By John J. Turner
Hektoen International Journal, Vol.3:1 (2011)
Introduction: Medieval teen king, precocious politician, and successful battlefield commander, Baldwin IV not only surmounted disabling neurological impairment but challenged the stigma of leprosy, remarkably continuing to rule until his premature death aged twenty-three. His coronation as sixth king of Jerusalem at age thirteen coincided with the seventy-fifth anniversary of the Crusader Latin Kingdom in July, 1174. Twelfth-century Jerusalem, with a population larger than any European city, carried enormous cross- cultural significance. Just as today, it contained the revered Judaic, Muslim, and Christian (Catholic and Byzantine) holy sites in a delicate tripartite relationship. Medieval map makers depicted Jerusalem as the literal and symbolic center of the known world, a convention that persisted for centuries. The borders of the kingdom were more or less co-terminus with modern Israel, Lebanon, and the Palestinian territories.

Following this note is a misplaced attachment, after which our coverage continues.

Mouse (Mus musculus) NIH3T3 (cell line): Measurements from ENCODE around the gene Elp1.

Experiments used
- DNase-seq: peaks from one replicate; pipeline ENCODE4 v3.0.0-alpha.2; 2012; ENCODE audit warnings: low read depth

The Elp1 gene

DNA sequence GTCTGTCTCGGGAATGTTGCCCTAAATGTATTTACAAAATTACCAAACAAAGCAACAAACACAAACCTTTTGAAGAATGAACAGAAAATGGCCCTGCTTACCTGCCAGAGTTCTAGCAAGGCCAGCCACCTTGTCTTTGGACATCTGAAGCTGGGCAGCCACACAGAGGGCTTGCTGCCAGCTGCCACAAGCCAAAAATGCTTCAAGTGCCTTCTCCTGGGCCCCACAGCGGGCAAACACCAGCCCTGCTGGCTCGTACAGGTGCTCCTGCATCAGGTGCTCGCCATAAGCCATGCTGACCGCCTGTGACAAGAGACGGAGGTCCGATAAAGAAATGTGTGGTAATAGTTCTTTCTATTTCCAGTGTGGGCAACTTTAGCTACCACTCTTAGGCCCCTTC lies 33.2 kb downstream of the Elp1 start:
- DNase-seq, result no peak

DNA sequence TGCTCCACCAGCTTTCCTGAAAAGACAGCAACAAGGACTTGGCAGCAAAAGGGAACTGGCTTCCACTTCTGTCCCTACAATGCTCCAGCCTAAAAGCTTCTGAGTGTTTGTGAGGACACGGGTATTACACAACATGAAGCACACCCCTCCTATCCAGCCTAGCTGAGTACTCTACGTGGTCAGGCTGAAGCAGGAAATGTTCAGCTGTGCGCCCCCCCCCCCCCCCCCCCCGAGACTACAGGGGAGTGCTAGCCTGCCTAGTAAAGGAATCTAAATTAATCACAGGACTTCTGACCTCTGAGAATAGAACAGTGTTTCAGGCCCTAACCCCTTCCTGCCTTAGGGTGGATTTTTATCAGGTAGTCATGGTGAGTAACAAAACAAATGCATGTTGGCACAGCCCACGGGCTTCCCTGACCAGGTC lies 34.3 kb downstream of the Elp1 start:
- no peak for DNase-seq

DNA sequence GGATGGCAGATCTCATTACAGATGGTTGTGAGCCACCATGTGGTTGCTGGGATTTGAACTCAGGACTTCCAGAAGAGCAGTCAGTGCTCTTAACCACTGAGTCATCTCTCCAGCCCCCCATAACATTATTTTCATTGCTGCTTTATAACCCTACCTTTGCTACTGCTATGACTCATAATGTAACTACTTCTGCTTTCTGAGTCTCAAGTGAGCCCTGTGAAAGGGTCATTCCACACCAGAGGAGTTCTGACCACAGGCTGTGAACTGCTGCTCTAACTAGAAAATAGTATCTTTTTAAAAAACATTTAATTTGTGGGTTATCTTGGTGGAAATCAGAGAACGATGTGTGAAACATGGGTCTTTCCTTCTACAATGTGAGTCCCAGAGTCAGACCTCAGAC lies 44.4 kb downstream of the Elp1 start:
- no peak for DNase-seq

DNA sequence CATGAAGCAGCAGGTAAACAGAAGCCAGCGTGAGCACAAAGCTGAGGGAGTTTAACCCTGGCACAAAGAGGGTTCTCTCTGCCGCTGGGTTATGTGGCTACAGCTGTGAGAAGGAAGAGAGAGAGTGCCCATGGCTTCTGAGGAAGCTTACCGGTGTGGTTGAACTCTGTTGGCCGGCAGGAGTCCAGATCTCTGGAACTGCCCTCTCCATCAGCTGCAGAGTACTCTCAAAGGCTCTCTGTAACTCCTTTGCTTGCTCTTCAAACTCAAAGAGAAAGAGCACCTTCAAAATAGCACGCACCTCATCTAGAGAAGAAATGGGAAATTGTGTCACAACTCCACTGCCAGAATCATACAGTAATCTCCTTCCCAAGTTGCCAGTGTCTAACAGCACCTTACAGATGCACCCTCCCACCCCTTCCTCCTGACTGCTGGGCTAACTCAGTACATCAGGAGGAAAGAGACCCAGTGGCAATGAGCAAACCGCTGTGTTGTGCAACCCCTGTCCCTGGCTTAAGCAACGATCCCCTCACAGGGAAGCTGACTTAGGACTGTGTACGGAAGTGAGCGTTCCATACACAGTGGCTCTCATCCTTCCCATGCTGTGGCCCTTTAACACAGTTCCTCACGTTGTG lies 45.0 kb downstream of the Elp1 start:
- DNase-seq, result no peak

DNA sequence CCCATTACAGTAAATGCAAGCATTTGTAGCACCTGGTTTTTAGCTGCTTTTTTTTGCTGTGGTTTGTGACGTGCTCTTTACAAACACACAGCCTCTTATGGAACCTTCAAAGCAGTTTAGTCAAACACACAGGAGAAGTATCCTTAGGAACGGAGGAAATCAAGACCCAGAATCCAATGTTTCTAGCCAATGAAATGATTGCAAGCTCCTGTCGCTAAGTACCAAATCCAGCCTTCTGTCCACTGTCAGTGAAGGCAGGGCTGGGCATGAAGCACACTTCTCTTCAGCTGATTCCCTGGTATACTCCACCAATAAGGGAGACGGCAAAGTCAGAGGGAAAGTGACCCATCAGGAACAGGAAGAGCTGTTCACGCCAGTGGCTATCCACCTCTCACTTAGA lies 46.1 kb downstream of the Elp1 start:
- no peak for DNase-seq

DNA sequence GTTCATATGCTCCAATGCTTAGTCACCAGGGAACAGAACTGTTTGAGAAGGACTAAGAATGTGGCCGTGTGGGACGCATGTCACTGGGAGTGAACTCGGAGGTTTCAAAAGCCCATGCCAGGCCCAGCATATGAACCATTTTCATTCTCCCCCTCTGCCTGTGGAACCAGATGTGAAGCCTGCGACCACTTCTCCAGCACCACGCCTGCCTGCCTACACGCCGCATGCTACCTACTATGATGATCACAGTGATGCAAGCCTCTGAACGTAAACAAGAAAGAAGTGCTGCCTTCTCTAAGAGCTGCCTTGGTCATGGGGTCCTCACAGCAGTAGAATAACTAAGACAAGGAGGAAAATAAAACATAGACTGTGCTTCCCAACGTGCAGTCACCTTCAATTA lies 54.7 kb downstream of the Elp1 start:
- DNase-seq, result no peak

Baldwin’s tutor, archbishop and historian, William of Tyre, observed Baldwin’s insensitivity to pain in his arm when he was only nine: “Half his arm and right hand were dead … he could not feel if pinched or even bitten.” Leprosy was likely suspected, but the implications were so serious that the consulting physicians, including eminent, Egyptian-educated, Arab-Christian Abu Sulayman Dawud, cautiously awaited the appearance of more clinical signs before committing to the diagnosis.
Young Baldwin’s academic and practical education proceeded well. Contemporary accounts report that he had “an excellent memory, quick understanding, [and was] skilled at controlling horses and riding at a gallop.” Good at taking advice, Baldwin ruled with a regent until deemed no longer a minor at age fifteen. Under the rules, Livre au Roi, a regent was appointed from eligible blood relatives, who included Henry II of England, grandson of Melisende, Queen of Jerusalem. The high court, presided over by Baldwin himself, in joint session with the patriarch and bishops, appointed Prince Raymond of the crusader principality of Tripoli, site of the most famous of the crusader castle Crac des Chevaliers.
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